‘IT WOULD BE REALLY COOL’
Others hailed Restoration Hardware as a prestige brand that will boost their property values.
“It would be really cool to have a store like that close by,” said resident Justin Helms, who considers an RH’s restoration in New York’s meatpacking district a work of art.
A new group, Convent Station Neighbors for Responsible Development, advocated for the project.
“We feel losing this would be a devastating failure, leaving the door open for a wrecking ball and the condos to follow. We don’t want condos,” member Kristen Komyati said via Zoom.
A retired judge, John Harper, acknowledged the difficulty of weighing competing interests. “Balance them, mediate, negotiate, and come up with better plan” for everyone, he exhorted, speaking into a sanitized microphone in the Committee room.
Abbey owner Tom Maoli said he rejected an offer from the Abundant Life Church in Whippany that would have created significant Sunday traffic, and brought drug- and alcohol rehab programs to the neighborhood.
Finding a company willing to invest millions, and pay taxes, in the midst of a pandemic, is a “blessing,” Maoli said, presenting 350 emails of support for Restoration Hardware.
“Please take into consideration 22,000 people, not 15” objectors,” he told the elected officials.
‘LAST, BEST HOPE’
Historic preservation commissions of Morris Township and Morristown and the Morris County Historical Society view RH as savior of the Abbey, on the state and national historic registers since 1985.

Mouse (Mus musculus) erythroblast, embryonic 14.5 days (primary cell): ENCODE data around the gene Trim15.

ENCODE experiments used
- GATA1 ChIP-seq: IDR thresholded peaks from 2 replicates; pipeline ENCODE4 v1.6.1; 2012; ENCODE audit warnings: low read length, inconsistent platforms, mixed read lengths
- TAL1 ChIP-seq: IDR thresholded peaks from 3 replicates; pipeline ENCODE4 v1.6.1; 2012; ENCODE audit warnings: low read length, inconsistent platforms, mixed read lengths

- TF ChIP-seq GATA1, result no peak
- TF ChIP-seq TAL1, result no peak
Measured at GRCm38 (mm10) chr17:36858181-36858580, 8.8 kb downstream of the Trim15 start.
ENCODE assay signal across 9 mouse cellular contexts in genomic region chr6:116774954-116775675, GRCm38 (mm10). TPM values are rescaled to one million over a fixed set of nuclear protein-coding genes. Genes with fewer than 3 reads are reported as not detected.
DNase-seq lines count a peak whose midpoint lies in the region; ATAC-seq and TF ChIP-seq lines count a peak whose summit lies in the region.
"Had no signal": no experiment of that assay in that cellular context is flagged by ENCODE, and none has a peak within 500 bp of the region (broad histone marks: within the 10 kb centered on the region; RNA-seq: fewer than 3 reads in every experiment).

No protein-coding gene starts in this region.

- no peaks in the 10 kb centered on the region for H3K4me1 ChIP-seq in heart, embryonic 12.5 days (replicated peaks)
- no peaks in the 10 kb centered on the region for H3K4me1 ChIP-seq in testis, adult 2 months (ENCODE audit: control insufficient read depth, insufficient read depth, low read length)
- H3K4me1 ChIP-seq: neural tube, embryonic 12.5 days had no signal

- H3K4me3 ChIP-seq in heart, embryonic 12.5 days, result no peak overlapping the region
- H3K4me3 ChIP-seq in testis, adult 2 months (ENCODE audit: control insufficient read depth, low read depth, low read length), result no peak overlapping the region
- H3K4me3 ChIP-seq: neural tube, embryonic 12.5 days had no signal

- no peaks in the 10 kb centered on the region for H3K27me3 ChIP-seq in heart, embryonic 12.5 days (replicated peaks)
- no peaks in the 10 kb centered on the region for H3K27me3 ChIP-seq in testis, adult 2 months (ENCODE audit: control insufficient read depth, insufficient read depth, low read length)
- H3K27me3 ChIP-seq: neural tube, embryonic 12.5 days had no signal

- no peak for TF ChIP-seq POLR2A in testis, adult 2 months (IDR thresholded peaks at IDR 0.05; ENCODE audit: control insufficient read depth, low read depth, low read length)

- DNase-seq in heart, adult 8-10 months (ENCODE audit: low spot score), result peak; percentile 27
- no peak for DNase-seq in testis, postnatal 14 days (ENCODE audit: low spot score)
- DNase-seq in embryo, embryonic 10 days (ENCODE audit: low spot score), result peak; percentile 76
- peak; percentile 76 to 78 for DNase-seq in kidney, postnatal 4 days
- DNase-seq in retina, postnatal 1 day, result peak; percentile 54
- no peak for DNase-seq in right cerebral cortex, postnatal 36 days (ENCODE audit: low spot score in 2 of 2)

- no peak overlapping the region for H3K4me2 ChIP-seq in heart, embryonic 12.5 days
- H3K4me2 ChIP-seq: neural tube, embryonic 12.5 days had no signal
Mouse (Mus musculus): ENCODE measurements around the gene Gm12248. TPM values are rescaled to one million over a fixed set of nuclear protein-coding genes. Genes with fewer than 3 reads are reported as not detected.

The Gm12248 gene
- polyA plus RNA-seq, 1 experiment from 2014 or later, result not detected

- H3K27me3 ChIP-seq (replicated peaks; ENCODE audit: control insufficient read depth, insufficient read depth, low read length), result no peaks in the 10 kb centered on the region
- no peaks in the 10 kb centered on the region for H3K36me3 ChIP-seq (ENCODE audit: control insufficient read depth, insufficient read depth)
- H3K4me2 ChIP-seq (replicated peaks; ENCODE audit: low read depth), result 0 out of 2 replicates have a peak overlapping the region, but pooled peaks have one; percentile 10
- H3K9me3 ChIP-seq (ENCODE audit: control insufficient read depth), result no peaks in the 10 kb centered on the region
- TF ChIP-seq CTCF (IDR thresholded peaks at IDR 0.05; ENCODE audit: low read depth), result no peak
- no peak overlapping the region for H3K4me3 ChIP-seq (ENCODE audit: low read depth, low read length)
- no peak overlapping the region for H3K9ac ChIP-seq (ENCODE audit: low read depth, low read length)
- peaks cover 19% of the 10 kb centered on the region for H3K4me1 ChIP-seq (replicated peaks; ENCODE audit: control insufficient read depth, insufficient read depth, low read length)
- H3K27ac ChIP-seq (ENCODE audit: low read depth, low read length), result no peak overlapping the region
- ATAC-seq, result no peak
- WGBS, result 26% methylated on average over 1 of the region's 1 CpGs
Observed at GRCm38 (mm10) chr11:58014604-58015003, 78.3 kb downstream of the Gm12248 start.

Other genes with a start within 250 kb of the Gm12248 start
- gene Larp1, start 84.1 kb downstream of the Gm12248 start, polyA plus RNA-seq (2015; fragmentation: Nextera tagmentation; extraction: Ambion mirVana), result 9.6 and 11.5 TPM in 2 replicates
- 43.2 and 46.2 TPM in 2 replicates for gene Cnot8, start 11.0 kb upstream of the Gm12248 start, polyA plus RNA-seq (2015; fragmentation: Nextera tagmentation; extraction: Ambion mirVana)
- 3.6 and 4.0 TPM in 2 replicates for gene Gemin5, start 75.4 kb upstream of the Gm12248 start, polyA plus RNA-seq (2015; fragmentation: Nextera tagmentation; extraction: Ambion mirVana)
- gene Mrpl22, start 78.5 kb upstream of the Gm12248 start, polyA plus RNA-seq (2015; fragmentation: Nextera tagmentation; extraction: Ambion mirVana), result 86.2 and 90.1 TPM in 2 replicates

“Adaptive re-use” by Restoration Hardware will “ensure the future of this at-risk resource, and public access for years to come,” said Carol Barkin, who heads the Township’s preservation commission.
Vacant since 2008, the Abbey is neglected and deteriorating, Barkin said.
RH will “return the grandeur and integrity of the building…they’ve proved this nearly two dozen times” at historic structures across the country, said Amy Curry, executive director ot the county historical society.
“This is the last best hope for the Abbey,” Curry said.
Restoration Hardware’s interest in the four-acre site dates to 2017, when the Abbey was featured by Mansion in May, a month-long fundraiser for Morristown Medical Center.
The Township declared the Abbey an area in need of redevelopment in 2018. In recent decades, it variously has housed St. Mark’s Lutheran Church, offices and medical services.
Alnwick Hall, as the 42-room Renaissance Revival mansion originally was known, was inspired by Alnwick Castle in Northumberland, England.
Barkin described it as arguably the grandest of 180 mansions erected around the turn of the 20th century by wealthy New Yorkers on “Millionaires Row,” along Madison Avenue from Morris Township to Morristown, a stretch also dubbed “the inland Newport.” Twenty-six of these manors survive in the Township, Barkin said.
Alnwick Hall was built in 1904 for Edward P. Meany, director of American Telephone and Telegraph. Meany’s wife Rosalie hosted gala concerts there. En route to one of them, violinist Efrem Zimbalist met famed soprano Alma Gluck. They married, and their son, Efrem Zimbalist Jr., became a TV star on The FBI series.